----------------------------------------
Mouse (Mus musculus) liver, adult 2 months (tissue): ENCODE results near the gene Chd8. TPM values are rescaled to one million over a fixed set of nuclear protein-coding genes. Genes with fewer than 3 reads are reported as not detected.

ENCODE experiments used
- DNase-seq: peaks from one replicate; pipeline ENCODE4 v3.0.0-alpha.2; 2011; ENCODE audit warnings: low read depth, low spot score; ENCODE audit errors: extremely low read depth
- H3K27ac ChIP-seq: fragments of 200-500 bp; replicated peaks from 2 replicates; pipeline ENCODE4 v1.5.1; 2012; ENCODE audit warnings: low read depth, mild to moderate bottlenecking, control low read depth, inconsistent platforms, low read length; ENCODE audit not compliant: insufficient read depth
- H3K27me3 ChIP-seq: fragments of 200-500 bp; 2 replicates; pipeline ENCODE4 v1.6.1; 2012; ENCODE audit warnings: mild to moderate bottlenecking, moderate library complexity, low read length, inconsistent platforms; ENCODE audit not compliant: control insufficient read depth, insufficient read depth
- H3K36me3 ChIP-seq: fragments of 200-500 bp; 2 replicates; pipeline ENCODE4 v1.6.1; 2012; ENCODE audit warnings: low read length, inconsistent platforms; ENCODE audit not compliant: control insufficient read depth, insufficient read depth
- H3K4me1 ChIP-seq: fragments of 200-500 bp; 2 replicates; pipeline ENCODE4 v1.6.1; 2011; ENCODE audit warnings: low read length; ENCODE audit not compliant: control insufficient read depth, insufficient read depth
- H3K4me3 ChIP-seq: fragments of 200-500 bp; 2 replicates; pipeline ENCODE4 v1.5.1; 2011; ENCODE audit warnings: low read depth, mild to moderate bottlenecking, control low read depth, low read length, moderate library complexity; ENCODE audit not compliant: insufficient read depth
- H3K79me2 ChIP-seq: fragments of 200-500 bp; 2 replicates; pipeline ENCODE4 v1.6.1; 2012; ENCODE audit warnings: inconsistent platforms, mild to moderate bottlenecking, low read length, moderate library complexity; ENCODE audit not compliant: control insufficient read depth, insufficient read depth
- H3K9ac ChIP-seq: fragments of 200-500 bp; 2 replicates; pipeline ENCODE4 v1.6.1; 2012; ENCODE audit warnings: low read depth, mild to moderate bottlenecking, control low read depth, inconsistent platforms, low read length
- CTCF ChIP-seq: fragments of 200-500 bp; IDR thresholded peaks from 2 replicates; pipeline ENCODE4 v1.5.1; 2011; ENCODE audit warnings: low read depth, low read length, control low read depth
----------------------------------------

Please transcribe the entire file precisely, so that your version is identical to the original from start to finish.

Mouse (Mus musculus) liver, adult 2 months (tissue): ENCODE results near the gene Chd8. TPM values are rescaled to one million over a fixed set of nuclear protein-coding genes. Genes with fewer than 3 reads are reported as not detected.

ENCODE experiments used
- DNase-seq: peaks from one replicate; pipeline ENCODE4 v3.0.0-alpha.2; 2011; ENCODE audit warnings: low read depth, low spot score; ENCODE audit errors: extremely low read depth
- H3K27ac ChIP-seq: fragments of 200-500 bp; replicated peaks from 2 replicates; pipeline ENCODE4 v1.5.1; 2012; ENCODE audit warnings: low read depth, mild to moderate bottlenecking, control low read depth, inconsistent platforms, low read length; ENCODE audit not compliant: insufficient read depth
- H3K27me3 ChIP-seq: fragments of 200-500 bp; 2 replicates; pipeline ENCODE4 v1.6.1; 2012; ENCODE audit warnings: mild to moderate bottlenecking, moderate library complexity, low read length, inconsistent platforms; ENCODE audit not compliant: control insufficient read depth, insufficient read depth
- H3K36me3 ChIP-seq: fragments of 200-500 bp; 2 replicates; pipeline ENCODE4 v1.6.1; 2012; ENCODE audit warnings: low read length, inconsistent platforms; ENCODE audit not compliant: control insufficient read depth, insufficient read depth
- H3K4me1 ChIP-seq: fragments of 200-500 bp; 2 replicates; pipeline ENCODE4 v1.6.1; 2011; ENCODE audit warnings: low read length; ENCODE audit not compliant: control insufficient read depth, insufficient read depth
- H3K4me3 ChIP-seq: fragments of 200-500 bp; 2 replicates; pipeline ENCODE4 v1.5.1; 2011; ENCODE audit warnings: low read depth, mild to moderate bottlenecking, control low read depth, low read length, moderate library complexity; ENCODE audit not compliant: insufficient read depth
- H3K79me2 ChIP-seq: fragments of 200-500 bp; 2 replicates; pipeline ENCODE4 v1.6.1; 2012; ENCODE audit warnings: inconsistent platforms, mild to moderate bottlenecking, low read length, moderate library complexity; ENCODE audit not compliant: control insufficient read depth, insufficient read depth
- H3K9ac ChIP-seq: fragments of 200-500 bp; 2 replicates; pipeline ENCODE4 v1.6.1; 2012; ENCODE audit warnings: low read depth, mild to moderate bottlenecking, control low read depth, inconsistent platforms, low read length
- CTCF ChIP-seq: fragments of 200-500 bp; IDR thresholded peaks from 2 replicates; pipeline ENCODE4 v1.5.1; 2011; ENCODE audit warnings: low read depth, low read length, control low read depth